Let us not mock God with metaphor,
      Analogy, sidestepping, transcendence,
      Making of the event a parable, a sign painted in the faded
      Credulity of earlier ages:
      Let us walk through the door.

      The stone is rolled back, not papier-mache,
      Not a stone in a story,
      But the vast rock of materiality that in the slow grinding of
      Time will eclipse for each of us
      The wide light of day.

      And if we have an angel at the tomb,
      Make it a real angel,
      Weighty with Max Planck’s quanta, vivid with hair, opaque in
      The dawn light, robed in real linen
      Spun on a definite loom.

      Let us not seek to make it less monstrous,
      For our own convenience, our own sense of beauty,
      Lest, awakened in one unthinkable hour, we are embarrassed
      By the miracle,
      And crushed by remonstrance.

  • Avatar
    lesa Engelthaler
    Reply

     ”It’s always a good time to risk and change.” Always. Amen.

    • Fred
      Fred
      Reply

      Yes, it is. It’s a discipline though because our comfort is so appealing.

      • Avatar
        lesa Engelthaler
        Reply

        A spiritual discipline, to be specific.

  • Avatar
    Cathy Krafve
    Reply

    This could be my favorite yet. (Maybe I say that every time?!)

    • Fred
      Fred
      Reply

      Well, I don’t mind. Say it as much as you wish!

  • Avatar
    Kim Beckham
    Reply

    I loved the last paragraph. I am wrestling with some of the same issues about settling in and letting others tackle the troublesome issues. Thank you for reminding me to be hopeful and to stay involved.

    • Fred
      Fred
      Reply

      Maybe we should have coffee and talk about it? Maybe there are others who would like to join us for that conversation?

  • Avatar
    Lisa Wen
    Reply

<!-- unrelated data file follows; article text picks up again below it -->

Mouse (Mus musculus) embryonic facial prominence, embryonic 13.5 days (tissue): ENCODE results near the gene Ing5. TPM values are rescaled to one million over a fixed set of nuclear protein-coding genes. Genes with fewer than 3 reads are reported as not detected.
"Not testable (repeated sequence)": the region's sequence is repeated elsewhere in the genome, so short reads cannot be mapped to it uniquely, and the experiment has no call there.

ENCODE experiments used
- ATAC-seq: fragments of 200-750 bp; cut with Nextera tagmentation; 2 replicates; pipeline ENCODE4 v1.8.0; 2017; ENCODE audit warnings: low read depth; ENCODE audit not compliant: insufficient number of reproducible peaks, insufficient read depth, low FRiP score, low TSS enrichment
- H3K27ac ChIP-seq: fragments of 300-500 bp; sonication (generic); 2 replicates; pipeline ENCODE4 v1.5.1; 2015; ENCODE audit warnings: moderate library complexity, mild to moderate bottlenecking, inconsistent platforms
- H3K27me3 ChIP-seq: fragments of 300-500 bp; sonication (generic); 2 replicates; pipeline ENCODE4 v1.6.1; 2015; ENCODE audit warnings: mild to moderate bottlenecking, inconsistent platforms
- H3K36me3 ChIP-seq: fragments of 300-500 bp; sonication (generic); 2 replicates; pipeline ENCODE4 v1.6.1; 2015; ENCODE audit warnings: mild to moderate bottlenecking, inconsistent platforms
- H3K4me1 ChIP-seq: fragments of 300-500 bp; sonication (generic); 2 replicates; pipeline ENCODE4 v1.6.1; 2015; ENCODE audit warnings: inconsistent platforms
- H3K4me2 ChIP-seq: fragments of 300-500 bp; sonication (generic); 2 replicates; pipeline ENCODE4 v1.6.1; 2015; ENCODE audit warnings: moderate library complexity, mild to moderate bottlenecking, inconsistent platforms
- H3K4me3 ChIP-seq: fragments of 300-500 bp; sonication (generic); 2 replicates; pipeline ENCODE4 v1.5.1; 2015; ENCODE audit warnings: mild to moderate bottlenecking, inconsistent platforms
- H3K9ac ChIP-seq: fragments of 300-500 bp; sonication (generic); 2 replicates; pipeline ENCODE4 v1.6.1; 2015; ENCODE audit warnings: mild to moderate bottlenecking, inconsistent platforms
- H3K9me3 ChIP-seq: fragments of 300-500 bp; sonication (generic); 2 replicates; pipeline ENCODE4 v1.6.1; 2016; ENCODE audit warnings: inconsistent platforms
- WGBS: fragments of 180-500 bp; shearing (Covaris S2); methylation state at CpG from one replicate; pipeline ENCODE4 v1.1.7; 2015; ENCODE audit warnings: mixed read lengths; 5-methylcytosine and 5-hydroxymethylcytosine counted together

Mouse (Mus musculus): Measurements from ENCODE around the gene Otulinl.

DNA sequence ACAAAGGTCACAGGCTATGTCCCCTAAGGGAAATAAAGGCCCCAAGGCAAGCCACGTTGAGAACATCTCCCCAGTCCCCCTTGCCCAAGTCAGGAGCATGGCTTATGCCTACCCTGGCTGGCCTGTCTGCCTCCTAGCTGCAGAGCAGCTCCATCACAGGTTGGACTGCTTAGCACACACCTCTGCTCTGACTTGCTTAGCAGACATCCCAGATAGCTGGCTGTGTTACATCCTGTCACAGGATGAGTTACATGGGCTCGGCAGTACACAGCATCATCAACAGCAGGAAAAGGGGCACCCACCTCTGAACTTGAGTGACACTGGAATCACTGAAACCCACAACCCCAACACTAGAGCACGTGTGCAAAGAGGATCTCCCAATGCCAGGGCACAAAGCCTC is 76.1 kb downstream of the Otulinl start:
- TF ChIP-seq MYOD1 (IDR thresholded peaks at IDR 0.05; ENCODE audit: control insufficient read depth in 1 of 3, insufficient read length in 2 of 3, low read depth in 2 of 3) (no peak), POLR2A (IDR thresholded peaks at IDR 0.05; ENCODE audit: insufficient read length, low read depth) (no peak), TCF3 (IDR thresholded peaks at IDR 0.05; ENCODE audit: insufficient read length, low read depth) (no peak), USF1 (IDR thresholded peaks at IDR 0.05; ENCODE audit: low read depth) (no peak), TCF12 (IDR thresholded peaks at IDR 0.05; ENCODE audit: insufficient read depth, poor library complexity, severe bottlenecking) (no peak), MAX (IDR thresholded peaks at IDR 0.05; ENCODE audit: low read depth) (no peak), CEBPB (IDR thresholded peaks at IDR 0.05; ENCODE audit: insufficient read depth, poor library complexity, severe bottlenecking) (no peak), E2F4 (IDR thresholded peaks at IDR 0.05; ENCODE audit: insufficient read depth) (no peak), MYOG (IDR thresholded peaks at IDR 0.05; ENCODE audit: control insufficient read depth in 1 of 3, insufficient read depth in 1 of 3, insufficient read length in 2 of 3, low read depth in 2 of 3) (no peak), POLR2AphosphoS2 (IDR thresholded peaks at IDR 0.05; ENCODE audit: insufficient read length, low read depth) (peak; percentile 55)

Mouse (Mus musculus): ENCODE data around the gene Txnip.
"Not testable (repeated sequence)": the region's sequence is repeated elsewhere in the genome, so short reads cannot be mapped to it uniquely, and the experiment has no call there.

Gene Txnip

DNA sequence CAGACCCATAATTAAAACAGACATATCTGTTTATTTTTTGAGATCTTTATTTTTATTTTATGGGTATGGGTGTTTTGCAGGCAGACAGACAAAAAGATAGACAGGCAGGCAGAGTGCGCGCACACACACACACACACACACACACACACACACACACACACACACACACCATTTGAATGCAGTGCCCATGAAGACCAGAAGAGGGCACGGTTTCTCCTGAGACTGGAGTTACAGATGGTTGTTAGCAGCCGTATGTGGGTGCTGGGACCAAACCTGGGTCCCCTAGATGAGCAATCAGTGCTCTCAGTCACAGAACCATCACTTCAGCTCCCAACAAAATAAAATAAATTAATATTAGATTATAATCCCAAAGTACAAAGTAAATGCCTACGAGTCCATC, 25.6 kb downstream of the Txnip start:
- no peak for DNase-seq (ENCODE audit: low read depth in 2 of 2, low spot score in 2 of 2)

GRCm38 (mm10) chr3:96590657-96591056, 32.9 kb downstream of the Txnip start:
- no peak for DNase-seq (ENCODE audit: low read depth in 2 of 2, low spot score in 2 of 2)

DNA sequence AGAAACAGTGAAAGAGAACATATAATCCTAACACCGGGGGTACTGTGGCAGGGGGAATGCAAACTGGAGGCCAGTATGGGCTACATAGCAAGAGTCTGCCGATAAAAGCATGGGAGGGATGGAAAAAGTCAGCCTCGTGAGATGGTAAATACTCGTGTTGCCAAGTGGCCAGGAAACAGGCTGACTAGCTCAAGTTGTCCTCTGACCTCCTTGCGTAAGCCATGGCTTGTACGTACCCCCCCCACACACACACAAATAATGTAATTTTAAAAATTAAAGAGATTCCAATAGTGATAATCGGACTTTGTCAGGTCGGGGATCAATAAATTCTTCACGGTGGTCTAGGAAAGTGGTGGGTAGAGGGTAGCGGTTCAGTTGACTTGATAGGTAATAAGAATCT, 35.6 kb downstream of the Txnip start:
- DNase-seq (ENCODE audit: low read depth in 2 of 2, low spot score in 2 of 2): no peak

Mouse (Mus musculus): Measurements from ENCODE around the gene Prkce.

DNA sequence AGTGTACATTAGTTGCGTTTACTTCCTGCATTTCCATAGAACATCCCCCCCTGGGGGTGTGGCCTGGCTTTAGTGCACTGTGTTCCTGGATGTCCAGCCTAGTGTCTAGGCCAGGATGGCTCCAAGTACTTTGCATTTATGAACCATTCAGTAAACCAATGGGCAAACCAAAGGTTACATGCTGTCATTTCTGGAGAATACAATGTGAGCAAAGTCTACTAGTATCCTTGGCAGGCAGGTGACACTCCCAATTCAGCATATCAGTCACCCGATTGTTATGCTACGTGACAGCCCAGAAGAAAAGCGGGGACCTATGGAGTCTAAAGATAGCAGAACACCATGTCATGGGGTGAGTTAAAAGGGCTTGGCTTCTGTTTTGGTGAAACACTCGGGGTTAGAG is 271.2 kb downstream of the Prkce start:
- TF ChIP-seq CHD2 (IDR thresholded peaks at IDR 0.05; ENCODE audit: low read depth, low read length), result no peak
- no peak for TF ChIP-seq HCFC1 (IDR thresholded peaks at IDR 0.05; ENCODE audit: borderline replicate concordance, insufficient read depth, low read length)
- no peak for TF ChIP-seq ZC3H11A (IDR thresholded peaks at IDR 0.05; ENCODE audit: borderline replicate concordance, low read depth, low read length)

Fred, A timely word for me….I needed to hear this, and am so grateful for your insights!

    • Fred
      Fred
      Reply

      Nothing could make me happier than this.

  • Avatar
    Anna Haas
    Reply

    Really loved and appreciated this post!!

    • Fred
      Fred
      Reply

      Anna – I am so glad you read it! You definitely have agency. I love all the pictures you post.

  • Avatar
    David Getsch
    Reply

    Fred – I wholeheartedly agree.

    In the words of John Ortberg “If you want to walk on the water, you have to get out of the boat”.

    There is very little growth without risk.

    Thanks for all you do.

    • Fred
      Fred
      Reply

      Thank you, Dave! That is one of John’s all-time best talks.

  • Avatar
    Amy
    Reply

    Your post hit the nail on the head for me. I’ve been feeling like Naomi – so disappointed about how things have “ended up” that I have taken a passive and fatalistic attitude about too many things. I’ve had a sense that I’ve been “off”, but I just didn’t know what the problem was. I realized it was a negative way to go through my days, but now I know what to call it. I’ve been asking God to shed a light on this attitude I’ve been embracing; He used your article to do that, and now my eyes are opened. Thank you!

    • Fred
      Fred
      Reply

      Thank you, Amy. I so appreciate your writing and telling me this. It’s a daily discipline, isn’t it?